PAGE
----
The political economy of natural resource wealth poses two interrelated challenges for American foreign policy, both involving governance issues in countries that are abundantly endowed with natural resources.
The potentially negative impact of natural resources on development is captured in the phrase "the resource curse". The implications are the greatest for the commodity producers themselves, ranging from complications for macroeconomic management to political authoritarianism and, in the extreme, the precipitation of violent civil conflict. For US policy, the resource curse presents challenges with respect to coping with state failure and associated transborder phenomena.
The issues extend to broader geopolitics. Resource abundance confers financial and political power on producers. China's emergence as a major importer and investor in extraction, willing to accommodate authoritarian producers, exacerbates the challenge, potentially undercutting international efforts to encourage greater transparency and improved management of natural resource wealth. This issue is of particular importance for US policy toward Africa.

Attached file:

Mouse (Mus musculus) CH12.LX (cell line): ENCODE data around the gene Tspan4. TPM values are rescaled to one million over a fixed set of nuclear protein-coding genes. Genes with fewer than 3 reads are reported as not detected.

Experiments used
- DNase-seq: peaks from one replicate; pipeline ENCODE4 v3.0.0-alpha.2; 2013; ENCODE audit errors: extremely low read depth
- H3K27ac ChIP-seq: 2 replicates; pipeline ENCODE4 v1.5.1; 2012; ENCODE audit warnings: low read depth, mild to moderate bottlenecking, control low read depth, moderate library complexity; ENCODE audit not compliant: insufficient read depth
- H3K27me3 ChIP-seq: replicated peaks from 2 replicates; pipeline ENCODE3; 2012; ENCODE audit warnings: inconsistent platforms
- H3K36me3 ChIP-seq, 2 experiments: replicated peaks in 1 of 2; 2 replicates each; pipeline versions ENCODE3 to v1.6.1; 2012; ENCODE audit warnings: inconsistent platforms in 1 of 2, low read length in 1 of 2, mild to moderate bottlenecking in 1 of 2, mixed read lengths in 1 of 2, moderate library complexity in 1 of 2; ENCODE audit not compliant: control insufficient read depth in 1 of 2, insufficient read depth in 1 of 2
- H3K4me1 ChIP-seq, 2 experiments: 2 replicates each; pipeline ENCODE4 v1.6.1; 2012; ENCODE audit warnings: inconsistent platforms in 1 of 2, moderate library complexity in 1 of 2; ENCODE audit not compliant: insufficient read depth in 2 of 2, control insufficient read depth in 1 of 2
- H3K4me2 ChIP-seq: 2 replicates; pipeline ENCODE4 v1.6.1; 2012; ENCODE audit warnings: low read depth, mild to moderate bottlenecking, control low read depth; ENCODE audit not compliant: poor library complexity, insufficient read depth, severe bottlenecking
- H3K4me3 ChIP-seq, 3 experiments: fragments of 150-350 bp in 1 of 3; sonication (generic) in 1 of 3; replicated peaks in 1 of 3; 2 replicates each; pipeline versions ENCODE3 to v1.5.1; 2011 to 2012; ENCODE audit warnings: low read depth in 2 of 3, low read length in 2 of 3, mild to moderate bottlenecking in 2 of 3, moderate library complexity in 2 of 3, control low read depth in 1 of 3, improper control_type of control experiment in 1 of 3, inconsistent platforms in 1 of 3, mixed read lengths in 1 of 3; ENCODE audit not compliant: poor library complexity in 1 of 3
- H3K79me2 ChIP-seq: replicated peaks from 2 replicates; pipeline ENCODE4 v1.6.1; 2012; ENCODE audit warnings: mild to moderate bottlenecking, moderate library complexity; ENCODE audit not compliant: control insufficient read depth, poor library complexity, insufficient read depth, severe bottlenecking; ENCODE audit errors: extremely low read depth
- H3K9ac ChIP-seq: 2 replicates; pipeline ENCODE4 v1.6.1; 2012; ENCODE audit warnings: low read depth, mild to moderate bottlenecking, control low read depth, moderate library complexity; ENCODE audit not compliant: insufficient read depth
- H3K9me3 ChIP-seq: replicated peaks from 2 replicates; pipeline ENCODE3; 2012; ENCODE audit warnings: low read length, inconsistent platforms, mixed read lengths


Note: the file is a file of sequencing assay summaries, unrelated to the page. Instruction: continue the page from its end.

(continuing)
Marcus Noland, senior fellow and director of studies, has been associated with the Institute since 1985. From 2009 through 2012, he served as the Institute's deputy director. His research addresses a wide range of topics at the interstice of economics, political science, and international relations. He has won a number of awards for his work including the Ohira Memorial Award for his book Avoiding the Apocalypse: The Future of the Two Koreas.
Cullen S. Hendrix, non-resident senior fellow at the Peterson Institute for International Economics, is assistant professor of government at the College of William and Mary. His areas of research include the economic and security implications of climate change, food security, and civil conflict. He is coauthor of Science and the International Politics of Climate Change (2010) .
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